A:

You've likely heard the adage, "Buy the rumor, sell the news," which is the tendency for traders to push up a stock's price on rumors or expectations and then sell once that news has been released, even if the news is positive. This phenomenon is often seen with stocks releasing earnings reports.

A stock's price is based in part on the expectations investors have for the firm's earning potential. When a company releases an earnings report, the market will react to this news by adjusting the firm's stock price accordingly. 

[Fundamental events may drive the price of a stock higher or lower, but technical analysis will show you how much higher or lower the stock is likely to go, making it an essential part of the equation. Investopedia's Technical Analysis Course will show you how to identify technical patterns, trends, signals and indicators to come up with optimal price targets, with over five hours of on-demand video, exercises and interactive content.]

If a firm issues an earnings report that does not meet Street expectations, the stock's price will likely drop. However, there are plenty of times when a company meets or even exceeds analysts' expectations and the share price falls. 

For example, let's say analysts expect XYZ Corp. to report earnings per share (EPS) of $0.75. Say the company announces EPS of $0.80, beating expectations by 6.7%, yet investors respond by selling shares. While the news was "good," perhaps investors expected more. For instance, if the firm has a history of beating estimates by 10% or more, this relatively smaller beat may be seen as a disappointment. 

Perhaps you've heard of something called the whisper number. This can refer to the collective expectations of individual investors, based on their own analyses of company fundamentals and/or feelings about a sector or stock, that is not published like analysts expectations are. Whisper numbers can be significantly different from the consensus forecast. Let's say in the example above, the whisper number for XYZ Corp. was $0.85 per share. By reporting $0.80 per share, the company fell short of what investors were expecting despite beating analysts' expectations.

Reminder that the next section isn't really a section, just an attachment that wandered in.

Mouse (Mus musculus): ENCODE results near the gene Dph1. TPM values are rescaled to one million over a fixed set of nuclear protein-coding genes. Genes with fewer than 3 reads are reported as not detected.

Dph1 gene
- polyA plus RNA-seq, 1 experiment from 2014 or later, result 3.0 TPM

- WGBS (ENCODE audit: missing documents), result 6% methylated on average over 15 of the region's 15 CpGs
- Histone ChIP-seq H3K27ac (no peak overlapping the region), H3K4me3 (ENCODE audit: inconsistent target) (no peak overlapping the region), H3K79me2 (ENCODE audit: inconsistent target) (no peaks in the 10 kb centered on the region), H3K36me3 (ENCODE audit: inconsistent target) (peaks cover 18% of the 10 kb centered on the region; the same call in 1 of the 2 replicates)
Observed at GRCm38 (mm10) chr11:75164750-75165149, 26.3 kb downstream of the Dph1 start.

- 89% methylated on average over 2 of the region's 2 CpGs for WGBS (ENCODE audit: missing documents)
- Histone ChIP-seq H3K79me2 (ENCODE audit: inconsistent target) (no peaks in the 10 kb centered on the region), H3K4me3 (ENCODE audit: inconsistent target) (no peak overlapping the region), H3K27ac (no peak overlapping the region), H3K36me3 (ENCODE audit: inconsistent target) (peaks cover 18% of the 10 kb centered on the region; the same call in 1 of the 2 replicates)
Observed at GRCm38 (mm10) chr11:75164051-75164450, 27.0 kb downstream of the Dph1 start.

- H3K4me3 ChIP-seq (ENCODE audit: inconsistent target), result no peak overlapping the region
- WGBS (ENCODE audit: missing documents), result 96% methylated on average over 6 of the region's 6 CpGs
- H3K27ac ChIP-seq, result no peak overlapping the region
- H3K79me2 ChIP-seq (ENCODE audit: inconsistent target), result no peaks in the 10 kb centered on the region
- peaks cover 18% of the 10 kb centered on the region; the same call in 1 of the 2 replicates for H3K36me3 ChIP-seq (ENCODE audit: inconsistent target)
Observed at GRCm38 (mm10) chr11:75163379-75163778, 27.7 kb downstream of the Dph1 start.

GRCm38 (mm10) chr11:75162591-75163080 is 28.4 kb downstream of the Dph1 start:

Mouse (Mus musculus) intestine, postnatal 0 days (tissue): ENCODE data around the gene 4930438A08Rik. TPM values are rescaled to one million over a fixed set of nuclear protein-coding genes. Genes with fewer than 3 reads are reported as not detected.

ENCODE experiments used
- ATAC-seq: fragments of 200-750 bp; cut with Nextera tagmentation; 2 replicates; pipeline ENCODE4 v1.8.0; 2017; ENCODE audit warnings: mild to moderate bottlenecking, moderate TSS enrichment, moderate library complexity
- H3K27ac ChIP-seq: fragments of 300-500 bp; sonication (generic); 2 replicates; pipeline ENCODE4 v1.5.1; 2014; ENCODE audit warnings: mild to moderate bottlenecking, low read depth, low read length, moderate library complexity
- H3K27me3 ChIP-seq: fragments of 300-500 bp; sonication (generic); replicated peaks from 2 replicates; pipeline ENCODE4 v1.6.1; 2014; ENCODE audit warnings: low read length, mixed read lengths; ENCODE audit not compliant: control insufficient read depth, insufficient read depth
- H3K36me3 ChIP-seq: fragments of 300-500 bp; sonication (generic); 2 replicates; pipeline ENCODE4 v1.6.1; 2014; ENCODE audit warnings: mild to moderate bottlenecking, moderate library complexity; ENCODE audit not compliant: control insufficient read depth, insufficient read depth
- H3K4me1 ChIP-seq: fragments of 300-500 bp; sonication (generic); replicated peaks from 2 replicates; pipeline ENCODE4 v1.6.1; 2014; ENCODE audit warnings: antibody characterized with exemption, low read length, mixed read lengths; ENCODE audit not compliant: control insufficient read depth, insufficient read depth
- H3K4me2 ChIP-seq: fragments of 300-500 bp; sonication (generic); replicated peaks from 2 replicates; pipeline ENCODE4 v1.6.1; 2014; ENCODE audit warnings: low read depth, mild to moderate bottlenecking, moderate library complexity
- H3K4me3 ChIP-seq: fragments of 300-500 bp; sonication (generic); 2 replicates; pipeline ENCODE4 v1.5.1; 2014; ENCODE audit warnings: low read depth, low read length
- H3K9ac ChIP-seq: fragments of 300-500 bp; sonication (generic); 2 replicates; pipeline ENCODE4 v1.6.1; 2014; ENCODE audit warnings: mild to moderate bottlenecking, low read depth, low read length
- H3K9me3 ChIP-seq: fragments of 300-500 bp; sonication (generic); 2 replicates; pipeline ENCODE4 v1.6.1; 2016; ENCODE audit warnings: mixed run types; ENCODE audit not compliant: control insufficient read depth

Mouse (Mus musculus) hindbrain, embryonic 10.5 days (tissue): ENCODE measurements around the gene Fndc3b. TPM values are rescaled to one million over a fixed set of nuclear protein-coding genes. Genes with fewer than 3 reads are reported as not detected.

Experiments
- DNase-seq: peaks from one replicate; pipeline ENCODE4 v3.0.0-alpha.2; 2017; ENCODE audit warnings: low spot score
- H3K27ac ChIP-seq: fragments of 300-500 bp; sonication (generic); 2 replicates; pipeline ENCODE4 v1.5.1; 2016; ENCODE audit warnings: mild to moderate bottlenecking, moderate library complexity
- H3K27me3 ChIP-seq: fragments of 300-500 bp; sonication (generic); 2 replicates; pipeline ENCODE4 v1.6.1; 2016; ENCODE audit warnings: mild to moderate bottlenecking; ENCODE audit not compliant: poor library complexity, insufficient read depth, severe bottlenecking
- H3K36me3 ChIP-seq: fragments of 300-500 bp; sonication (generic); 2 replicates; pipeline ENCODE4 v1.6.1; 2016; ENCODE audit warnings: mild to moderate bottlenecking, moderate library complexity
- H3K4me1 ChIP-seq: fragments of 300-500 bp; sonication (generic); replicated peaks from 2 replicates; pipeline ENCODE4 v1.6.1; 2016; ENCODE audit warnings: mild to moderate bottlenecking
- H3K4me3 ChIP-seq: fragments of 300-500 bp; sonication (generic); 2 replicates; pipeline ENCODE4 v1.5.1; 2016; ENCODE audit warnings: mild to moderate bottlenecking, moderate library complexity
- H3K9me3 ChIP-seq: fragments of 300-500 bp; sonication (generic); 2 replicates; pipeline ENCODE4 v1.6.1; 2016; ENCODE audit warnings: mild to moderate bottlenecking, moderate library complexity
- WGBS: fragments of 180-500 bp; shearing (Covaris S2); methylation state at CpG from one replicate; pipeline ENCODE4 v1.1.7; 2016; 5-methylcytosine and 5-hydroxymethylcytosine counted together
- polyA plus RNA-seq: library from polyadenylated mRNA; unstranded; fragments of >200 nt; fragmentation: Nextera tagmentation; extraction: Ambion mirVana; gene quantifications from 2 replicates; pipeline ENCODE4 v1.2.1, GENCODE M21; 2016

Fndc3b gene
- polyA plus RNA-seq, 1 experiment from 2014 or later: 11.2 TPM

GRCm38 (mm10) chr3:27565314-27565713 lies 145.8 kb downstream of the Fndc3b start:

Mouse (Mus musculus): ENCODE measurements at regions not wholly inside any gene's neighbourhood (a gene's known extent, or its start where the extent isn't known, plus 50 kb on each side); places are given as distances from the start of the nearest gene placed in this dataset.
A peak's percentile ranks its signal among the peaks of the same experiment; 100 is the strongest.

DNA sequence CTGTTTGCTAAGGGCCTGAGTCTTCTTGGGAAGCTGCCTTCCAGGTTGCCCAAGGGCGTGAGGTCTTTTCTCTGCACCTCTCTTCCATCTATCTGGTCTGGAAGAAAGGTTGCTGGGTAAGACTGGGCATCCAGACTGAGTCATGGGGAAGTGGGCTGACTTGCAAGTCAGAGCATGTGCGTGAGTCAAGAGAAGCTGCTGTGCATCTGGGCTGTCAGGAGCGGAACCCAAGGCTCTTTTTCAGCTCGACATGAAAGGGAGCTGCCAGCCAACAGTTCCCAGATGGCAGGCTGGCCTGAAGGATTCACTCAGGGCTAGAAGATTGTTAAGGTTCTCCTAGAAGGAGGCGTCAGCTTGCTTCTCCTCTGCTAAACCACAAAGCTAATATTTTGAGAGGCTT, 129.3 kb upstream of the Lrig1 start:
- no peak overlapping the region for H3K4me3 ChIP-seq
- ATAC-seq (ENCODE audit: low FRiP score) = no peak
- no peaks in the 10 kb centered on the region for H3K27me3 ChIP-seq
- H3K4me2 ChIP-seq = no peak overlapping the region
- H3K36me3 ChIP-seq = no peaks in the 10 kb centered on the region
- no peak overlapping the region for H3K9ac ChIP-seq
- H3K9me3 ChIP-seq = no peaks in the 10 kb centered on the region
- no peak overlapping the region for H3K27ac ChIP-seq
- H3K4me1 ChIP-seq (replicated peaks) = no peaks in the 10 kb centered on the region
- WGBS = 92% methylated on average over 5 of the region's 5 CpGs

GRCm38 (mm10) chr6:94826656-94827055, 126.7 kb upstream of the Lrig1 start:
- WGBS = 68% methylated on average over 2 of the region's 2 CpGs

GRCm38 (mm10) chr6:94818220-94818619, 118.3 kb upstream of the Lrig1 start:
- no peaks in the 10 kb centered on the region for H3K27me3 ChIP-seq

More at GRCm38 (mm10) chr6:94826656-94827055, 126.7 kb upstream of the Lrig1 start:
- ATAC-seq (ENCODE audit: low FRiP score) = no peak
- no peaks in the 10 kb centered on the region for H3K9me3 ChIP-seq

Another possible explanation for a sell-off following good news is related to noise traders. The term noise trader is generally used to describe non-professional investors, but it may also include technical analysts. Noise traders do not analyze the fundamentals of a prospective investment, but instead make trades based on news, technical analysis indicators or trends. They are often thought of as impulsive and may overreact to good or bad news. So, if XYZ Corp. begins to sell off after a positive earnings report, as described above, noise traders may jump aboard, exacerbating the down move.

While there are many possible explanations for a stock's value declining despite good news being released, the most important thing for an investor to do is remain calm and consider both the time frame for your investment and the reason you bought the stock in the first place. If you have a longer-term time horizon and the news does not go against, or perhaps even supports, your investment thesis, the sell-off may represent an opportunity to add to your long position at a lower price rather than a reason to sell. 

To learn more, check out the Stock Basics tutorial and Everything You Need to Know About Earnings.

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